Resort Property -
Rooms to Rent 955
Storage Space -
IN TOWN 2BR/1.5BA, $750
mo., 1st & last, annual lease,
no pets, w/d, clean.
NEW 2 BR, 2 BA Apt., All ma-
jor apple's. included. New
hospital. $975 mo. + $500
sec. dep. (863)763-0111
KINGS BAY- 2br,1ba duplex,
full appliances, no smok.
env. no pets, $600/mo, 1st,
last, sec, Call 772-283-2438
leave msg. or email:
BASSWOOD Pets OKI 3BR,
1 BA, 3632 NW 28th Ave.
New Tile/Carpet/Paint. $795
mo. + sec. dep. Pic's @
Call Lex (561)715-1768
NEW DUPLEX 3/2, $900 per
month + 1st, last & $500
sec. dep. (863)465-0053
Brand New 3 bedroom floor plans.
Concrete Block Stucco homes.
Payments as low as $795 per month.
Mobile Home. Lots 2065
Mobile Home Parts 2010
Mobile Homes- Rent 2015
Mobile Homes Sale 2020
BASSINGER: 3br, 2ba. Double
Wide on 1 Ac. $950/mo. +
1st & Sec. 863-697-1494
BHR 2 MH for rent, 1br, 1ba,
from $375-$425 /mo + sec,
yearly pref. Avail now 55+
OKEE.: New 2br/2ba on private
lot, on water, $800/mo. 1st
& sec. Avail 04/01. No pets
OKEECHOBEE 2 br, Clean. In
nice park. 7650 Hwy. 78 W.
McIntyre MH Park. $450 mo.
ON RIM CANAL in Okeecho-
bee Small, 1 Bdrm., $450
mo. (includes utils). + $300
sec. dep. (863)697-0214
RIVER ACRES, 2BR/1.5BA,
Single, on Kissimmee River,
$600/mo. + sec. & electric.
Yearly lease. (863)467-5616
YEARLY LEASE No pets, 2/2,
$500/mo, 3/2 $600/mo, 3/2
w/FM $650/mo. $1000 sec
MOVE TO YOUR LAND
Mobile Home Angels
PINE OAKS VILLAGE D/W on,
3 lots, 3br, 2ba, 2 car gar.
$125K. Opt. to Rent. Call for
more details. (863)447-0965
GET INVOLVED IN
more 1unl a
Brand New 3/22
AFFORDABLE NEW HOUSES
3br, 2ba & 3br, 2ba, 2 car
ar. Bring Pets, Large Yards.
1100 & Up (561)723-2226
BASSWOOD ESTATES, New
3br, 2ba on huge lot. Rent
$1000. Buy 125K Financing
BRAND NEW 3/2 in Dixie
Ranch Acres, W&D Hookup.
$1100 mo. last last & sec.
EAST OF TOWN 3 BR, 1 BA,
$850 mo. (863)634-2121
OKEECHOBEE, 3br, 2ba, with
garage. C/Air. 1st, last &
sec. 863-467-2541 or after
5 pm 863-634-9330
ON LAKE ISTOKPOGA -
Lorida, panoramic view, 2/2
w/dock. Low price $850/mo
Rent or Rent w/Option to Buy
5 acres in Okeechobee 3 Br
1Ba, Ig living rm, kit, & dining
rm, 1 car garage w/fenced
pond. Zoned Ag. $950 mo. +
last & sec. dep. Call Kamal
WATERFRONT 2br, 1ba
M/Home $550/mo. & 1 Rm
Cottage w/Dock & Porch
$450/mo. For both 1st, Last &
Sec. req'd. City water incl.
Business Places '-
Property- Sale 1010
Townhouses Sale 1015
Farms Sale 1020
Houses Sale 1025
Hunting Property 1030
Property Sale 1035
Land .-Sale 1040
Lots Sale 1045
Open House 1050
Out of State *-
Property Sale 1055
Real Estate Wanted 1065
Resort Property .
Warehouse Space 1075
Waterfront Property 1080
HANDYMAN SPECIAL 3/1
house on 5 acres w/pool.
$225,000 or best offer. Rent
or Buy. 475 NW 363rd
Court, Okeechobee, FL
Ind/Strge/Warehs, Hwy 78W,
1000+ homes BHR
WATERFRONT RV LOTS In
Blue Cypress, golf, club-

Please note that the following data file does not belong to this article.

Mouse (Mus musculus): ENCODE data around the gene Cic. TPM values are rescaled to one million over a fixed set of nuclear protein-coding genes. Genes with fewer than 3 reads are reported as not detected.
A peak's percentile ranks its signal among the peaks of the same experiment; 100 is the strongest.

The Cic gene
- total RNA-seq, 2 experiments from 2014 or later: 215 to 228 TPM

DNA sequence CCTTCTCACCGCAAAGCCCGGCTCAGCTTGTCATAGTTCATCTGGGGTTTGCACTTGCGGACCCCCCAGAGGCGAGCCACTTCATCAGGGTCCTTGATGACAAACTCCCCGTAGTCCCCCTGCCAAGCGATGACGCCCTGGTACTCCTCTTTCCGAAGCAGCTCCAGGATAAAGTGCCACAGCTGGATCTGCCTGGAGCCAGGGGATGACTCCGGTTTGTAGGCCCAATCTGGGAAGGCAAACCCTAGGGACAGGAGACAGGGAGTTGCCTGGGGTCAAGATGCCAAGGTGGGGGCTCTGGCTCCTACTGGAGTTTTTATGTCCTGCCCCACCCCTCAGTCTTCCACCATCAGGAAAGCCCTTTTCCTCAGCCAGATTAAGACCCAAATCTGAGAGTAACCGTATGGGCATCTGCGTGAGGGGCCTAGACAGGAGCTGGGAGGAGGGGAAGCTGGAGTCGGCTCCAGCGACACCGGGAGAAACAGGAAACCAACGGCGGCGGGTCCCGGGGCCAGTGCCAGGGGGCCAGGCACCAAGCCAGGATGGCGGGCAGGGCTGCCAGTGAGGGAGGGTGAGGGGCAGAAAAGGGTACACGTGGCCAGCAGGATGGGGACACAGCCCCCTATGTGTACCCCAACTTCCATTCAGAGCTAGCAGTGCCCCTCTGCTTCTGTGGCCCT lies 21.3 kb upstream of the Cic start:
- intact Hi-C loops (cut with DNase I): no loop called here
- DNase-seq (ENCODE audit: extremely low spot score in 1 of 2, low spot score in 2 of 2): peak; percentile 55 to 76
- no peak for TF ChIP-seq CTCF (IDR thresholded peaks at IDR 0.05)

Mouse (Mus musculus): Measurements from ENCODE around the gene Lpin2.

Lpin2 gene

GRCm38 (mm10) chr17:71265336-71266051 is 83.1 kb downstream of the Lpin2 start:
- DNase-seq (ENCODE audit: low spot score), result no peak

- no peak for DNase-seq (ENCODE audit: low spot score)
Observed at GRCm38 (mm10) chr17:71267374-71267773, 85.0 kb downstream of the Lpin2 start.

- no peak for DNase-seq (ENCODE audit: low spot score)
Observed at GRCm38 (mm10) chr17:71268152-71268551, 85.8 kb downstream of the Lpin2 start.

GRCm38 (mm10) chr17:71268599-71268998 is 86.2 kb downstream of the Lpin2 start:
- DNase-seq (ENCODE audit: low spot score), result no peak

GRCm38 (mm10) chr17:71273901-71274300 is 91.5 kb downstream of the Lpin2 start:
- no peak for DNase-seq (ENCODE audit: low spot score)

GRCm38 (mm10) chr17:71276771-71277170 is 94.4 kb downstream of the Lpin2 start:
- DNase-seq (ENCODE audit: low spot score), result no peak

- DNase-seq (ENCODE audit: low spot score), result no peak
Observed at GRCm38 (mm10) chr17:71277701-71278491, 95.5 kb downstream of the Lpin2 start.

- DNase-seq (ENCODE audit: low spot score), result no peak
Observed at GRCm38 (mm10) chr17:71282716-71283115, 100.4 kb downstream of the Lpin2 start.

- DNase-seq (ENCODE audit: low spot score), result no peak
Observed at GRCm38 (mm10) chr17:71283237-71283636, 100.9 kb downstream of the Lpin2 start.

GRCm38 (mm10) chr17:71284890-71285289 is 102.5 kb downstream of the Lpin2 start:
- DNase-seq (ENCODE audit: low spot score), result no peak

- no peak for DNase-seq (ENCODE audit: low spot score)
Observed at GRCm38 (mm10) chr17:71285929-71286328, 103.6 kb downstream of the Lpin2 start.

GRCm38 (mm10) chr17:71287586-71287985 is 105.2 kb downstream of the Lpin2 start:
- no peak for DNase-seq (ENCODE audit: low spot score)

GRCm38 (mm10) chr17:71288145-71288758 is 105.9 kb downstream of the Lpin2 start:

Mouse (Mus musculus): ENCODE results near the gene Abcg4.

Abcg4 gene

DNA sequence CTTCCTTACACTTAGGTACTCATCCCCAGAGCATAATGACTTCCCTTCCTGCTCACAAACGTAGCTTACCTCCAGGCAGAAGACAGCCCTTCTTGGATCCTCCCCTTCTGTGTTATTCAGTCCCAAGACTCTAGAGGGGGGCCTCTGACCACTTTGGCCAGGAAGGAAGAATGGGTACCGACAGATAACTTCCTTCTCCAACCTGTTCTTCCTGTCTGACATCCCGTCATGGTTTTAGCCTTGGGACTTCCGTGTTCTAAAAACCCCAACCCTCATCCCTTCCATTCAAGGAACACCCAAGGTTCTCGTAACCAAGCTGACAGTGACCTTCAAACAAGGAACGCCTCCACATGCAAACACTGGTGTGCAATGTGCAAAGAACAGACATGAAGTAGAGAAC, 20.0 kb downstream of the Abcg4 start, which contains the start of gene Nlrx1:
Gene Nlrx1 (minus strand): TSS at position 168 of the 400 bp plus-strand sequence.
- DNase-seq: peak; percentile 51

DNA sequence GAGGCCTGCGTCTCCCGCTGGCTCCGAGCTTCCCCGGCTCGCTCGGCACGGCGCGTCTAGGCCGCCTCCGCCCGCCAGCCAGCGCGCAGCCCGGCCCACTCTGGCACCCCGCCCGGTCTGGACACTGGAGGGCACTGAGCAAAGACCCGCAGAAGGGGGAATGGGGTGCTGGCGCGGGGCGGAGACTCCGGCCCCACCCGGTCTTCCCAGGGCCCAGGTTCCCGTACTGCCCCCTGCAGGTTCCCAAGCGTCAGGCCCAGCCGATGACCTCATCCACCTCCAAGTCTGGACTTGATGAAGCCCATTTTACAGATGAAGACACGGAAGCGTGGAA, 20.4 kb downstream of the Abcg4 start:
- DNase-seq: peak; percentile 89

house, pool. (239)945-7666
LAKESHORE RESORT- LAKE
PLACID, FL., New 2BD cottag-
es on Lake Placid, 300' white
sand beach, dock & addl.
amenities. Call (863)441-2659
Nightly, wkly & mthly, rentals
also avail. Call (863)465-2135
...... .. ... . . .
I -" i '- J-:14Z (Tol Fee)
For Legal Ads:
For All Other Classified Ads:
I Pul i Nor II
Autos Wanted 4010
Classic Cars 4015
Commercial Trucks 4020
Foreign Cars 4030
Four Wheel Drive 4035
Parts Repairst 4045
Pickup Trucks 4050
Sport Utility 4055
Utility Traileris 4065
MUSTANG CONVERTIBLE -
'95,Tow pkg 454 Big BC, New top. New
paint. Runs great. $3000
(863)763-4746 Lv. msg.
PONTIAC GRAND AM '95 -
75K miles, Auto., Air. Excel-
lent condition. $2500
GMC SURBURBAN '88, HD
Tow pkg. 454 Big Block
Chevy. Runs great. $2500
(863)763-4746 Lv. msg.
YOU A MORE INFORMED
o wonder newspaper
readers are more popularl
Public Notice 5005
State Public -
Legal Notice 5500
Change In April School Board
The regular meeting of the Okeechobee
Cuunly School Boadl for April wil take
place on TResday, April 15, 2008, at
:00i pm. in Room 303 of the School
Board Admnistrative Ofllice located at
700 S.W. 2nd Avenue. Thie nineing is
open lto lie public, TheoM will be no
meeting as regularly scheduled on
April 8, 2008.
Patricia G. Cooper;Ed.D,
Suipedintenrdent of Schools
264710 ON 1/1,8/08
I Pub I I I
IN THE CIRCUIT COURT FOR
OKEECHOBEE COUNTY, FLORIDA
CASE NO.: 2008CP42
IN RE: ESTATE OF
a.k.a. MAXIE BRICKER, SR.
NOTICE TO CREDITORS
TO ALL PERSONS HAVING CLAIMS OR
DEMANDS AGAINST THE ABOVE ES-
You are hereby notified that an Order of
Summary Administration has been en-
tered in the estate of MAXIE BRICKER
a.k.a. MAXIE BRICKER, SR., de-
ceased, File Number 20080P42 by the
Circuit Court tor Okeechobee County,
Florida, Probate Division, the address
of which is RO. Drawer 700, Fort
Pierce. FL 34954; that the decedent's
date of death was May 1, 2007; that
the total ue of the estate is $0.00
and that the names and addresses of
those to whom it has been assigned
by such order are:
Name and Address
Maxie Bricker Jr
12725 NE 76th Avenue
Okeechobee, FL 34972
ALL INTERESTED PERSONS ARE NOTI-
All other credtors of the estate of the de-
cedent and persons having claims or
demands against decedent s estate of
the decedent other than those for
whom provision for full payment was